The Duke of York was banned from using ‘his royal highness’ following allegations made by Epstein accuser Virginia Giuffre
By Stephanie Nolasco , Ashley Papa
King Charles III is about to be crowned, and his disgraced brother might want to play a part in politics once more.
In an effort to persuade sexual abuse accuser Virginia Giuffre to recant her claims, reports claim that Prince Andrew is amassing a $12 million “war chest” to sue Giuffre.
A request for comment from Fox News Digital was not immediately reacted to by the royal’s lawyer.
The information was released shortly after Buckingham Palace revealed the coronation weekend in May will feature numerous community and service-based events, as well as a star-studded concert at Windsor Castle that will be broadcast live by the BBC.
Some royal experts told Fox News Digital it’s unlikely the Duke of York will return to royal duties now that Charles, 74, is king. Their mother, Queen Elizabeth II, died in September at age 96.
“I have a hard time believing anything about support from the top for Andrew rebuilding his reputation and public life,” royal expert Shannon Felton Spence told Fox News Digital. “The king and Prince of Wales [Prince William] know how damaging he is, and they made it known even before the queen’s death that they would not tolerate him or entertain any path back to public life.”
“Andrew can have his PR team spin out all the stories possible about what the queen’s wishes were,” she shared. “The cold hard truth is that there’s a new boss in town. Look, Charles’ plans for the future of the monarchy never included Andrew. Even before all this. A slimmed-down monarchy focusing on value for the public was only ever going to include Charles, his sons and their families. Now with Prince Harry out, we can expect the primary focus of the monarchy to increasingly be the king, the queen consort, as well as the Prince and Princess of Wales.”
“The king and Prince William are on a protect-at-all-cost mentality,” Felton Spence added. “I am sure he will be invited, as will Princess Anne and Prince Edward, but he isn’t going to be in a public role. All of this is about whether Andrew can regain his status. He cannot and will not, regardless of the coronation.”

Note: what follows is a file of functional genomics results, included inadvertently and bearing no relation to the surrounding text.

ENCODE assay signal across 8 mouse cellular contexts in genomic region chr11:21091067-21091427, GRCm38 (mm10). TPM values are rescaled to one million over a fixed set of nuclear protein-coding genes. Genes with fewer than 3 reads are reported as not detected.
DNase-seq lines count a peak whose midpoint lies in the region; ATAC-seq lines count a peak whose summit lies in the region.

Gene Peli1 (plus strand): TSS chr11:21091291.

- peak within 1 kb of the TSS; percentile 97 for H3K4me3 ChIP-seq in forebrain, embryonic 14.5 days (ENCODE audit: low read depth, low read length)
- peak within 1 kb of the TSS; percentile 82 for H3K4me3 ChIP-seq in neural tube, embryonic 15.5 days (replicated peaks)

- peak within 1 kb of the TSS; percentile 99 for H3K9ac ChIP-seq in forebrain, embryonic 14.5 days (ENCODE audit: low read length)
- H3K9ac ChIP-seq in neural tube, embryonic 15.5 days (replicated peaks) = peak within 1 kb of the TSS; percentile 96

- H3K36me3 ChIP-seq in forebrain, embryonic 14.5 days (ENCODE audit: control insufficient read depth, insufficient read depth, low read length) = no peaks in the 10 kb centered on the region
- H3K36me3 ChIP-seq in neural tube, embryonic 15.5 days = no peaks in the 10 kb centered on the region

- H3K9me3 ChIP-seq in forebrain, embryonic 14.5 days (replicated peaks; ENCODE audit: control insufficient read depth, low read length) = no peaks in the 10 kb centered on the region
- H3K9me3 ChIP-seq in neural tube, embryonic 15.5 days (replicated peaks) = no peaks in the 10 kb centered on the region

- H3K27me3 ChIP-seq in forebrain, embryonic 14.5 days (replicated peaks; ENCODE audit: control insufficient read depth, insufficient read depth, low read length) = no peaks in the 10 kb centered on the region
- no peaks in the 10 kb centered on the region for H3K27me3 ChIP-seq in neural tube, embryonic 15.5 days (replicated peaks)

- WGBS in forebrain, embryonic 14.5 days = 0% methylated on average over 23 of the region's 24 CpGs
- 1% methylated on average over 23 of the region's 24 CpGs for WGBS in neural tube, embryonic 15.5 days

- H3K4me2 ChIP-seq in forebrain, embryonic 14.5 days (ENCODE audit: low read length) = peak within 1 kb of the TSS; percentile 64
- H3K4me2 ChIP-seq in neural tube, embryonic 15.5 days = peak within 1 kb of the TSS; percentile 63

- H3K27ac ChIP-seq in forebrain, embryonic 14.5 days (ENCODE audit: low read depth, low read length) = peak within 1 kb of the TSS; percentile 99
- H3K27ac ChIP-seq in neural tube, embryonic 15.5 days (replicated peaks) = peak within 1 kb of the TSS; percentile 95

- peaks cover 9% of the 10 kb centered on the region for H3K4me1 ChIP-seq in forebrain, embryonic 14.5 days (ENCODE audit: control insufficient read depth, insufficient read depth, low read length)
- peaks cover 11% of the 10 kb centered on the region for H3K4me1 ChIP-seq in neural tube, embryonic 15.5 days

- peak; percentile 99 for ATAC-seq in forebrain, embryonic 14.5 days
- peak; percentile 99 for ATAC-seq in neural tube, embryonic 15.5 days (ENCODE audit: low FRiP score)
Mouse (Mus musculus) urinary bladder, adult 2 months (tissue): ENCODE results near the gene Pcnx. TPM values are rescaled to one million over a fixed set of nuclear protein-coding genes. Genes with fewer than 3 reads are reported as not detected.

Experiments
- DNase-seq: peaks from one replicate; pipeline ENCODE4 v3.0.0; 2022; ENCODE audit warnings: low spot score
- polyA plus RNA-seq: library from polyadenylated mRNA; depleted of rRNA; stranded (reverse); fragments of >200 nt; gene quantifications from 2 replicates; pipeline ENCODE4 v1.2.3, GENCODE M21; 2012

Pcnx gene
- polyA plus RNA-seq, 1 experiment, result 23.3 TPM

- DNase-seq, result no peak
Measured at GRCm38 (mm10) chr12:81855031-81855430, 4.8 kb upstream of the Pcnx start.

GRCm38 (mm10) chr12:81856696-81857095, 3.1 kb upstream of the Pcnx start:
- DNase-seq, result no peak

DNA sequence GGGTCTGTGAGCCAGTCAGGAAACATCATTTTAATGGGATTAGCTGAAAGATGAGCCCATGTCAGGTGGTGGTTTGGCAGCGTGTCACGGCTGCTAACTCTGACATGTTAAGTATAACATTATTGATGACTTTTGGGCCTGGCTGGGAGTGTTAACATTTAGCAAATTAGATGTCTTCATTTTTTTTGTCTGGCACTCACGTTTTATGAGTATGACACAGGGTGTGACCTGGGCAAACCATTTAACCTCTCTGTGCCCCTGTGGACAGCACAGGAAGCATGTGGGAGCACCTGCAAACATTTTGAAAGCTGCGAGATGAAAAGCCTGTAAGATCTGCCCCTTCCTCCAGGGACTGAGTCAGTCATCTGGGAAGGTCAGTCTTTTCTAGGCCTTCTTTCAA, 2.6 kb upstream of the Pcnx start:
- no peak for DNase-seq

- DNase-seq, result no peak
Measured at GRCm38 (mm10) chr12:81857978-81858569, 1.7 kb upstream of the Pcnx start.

In a lawsuit filed in 2020, Giuffre accused the British prince of sexually exploiting her on three occasions in 2001 when she was 17. Though Andrew, 62, has denied wrongdoing, he agreed to an out-of-court settlement paid to the American woman in February 2022 amid pressure from Buckingham Palace that damaging headlines were distracting from the queen’s Platinum Jubilee.
The settlement amount was reported to be anywhere between $3.6 million to $14.8 million.
The Telegraph reported that Andrew consulted with his attorneys after Giuffre dropped a separate sexual abuse lawsuit against American lawyer Alan Dershowitz in November. Andrew’s lawyer didn’t immediately comment on the news at the time.
In a statement, Giuffre said she had “long believed that I was trafficked by Jeffrey Epstein to Alan Dershowitz. However, I was very young at the time, it was a very stressful and traumatic environment and Mr. Dershowitz has from the beginning consistently denied these allegations.
“I now recognize I may have made a mistake in identifying Mr. Dershowitz. This litigation has been very stressful and burdensome for me and my family, and we believe it is time to bring it to an end and move on with our lives.”
Hilary Fordwich told Fox News Digital that Andrew, being a member of the royal family, is invited to the coronation. However, he’ll likely minimize his appearance to avoid controversy on a historic day.